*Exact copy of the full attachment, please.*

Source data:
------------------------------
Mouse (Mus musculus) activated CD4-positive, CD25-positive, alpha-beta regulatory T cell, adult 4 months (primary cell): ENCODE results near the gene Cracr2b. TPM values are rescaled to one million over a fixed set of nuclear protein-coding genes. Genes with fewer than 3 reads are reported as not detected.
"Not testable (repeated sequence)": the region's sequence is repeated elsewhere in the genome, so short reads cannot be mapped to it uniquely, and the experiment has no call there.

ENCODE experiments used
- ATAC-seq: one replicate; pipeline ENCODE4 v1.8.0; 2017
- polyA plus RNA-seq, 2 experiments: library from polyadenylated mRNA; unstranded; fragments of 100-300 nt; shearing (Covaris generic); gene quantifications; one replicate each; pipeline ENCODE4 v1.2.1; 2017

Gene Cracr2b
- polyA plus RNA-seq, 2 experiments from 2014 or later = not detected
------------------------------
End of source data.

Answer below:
Mouse (Mus musculus) activated CD4-positive, CD25-positive, alpha-beta regulatory T cell, adult 4 months (primary cell): ENCODE results near the gene Cracr2b. TPM values are rescaled to one million over a fixed set of nuclear protein-coding genes. Genes with fewer than 3 reads are reported as not detected.
"Not testable (repeated sequence)": the region's sequence is repeated elsewhere in the genome, so short reads cannot be mapped to it uniquely, and the experiment has no call there.

ENCODE experiments used
- ATAC-seq: one replicate; pipeline ENCODE4 v1.8.0; 2017
- polyA plus RNA-seq, 2 experiments: library from polyadenylated mRNA; unstranded; fragments of 100-300 nt; shearing (Covaris generic); gene quantifications; one replicate each; pipeline ENCODE4 v1.2.1; 2017

Gene Cracr2b
- polyA plus RNA-seq, 2 experiments from 2014 or later = not detected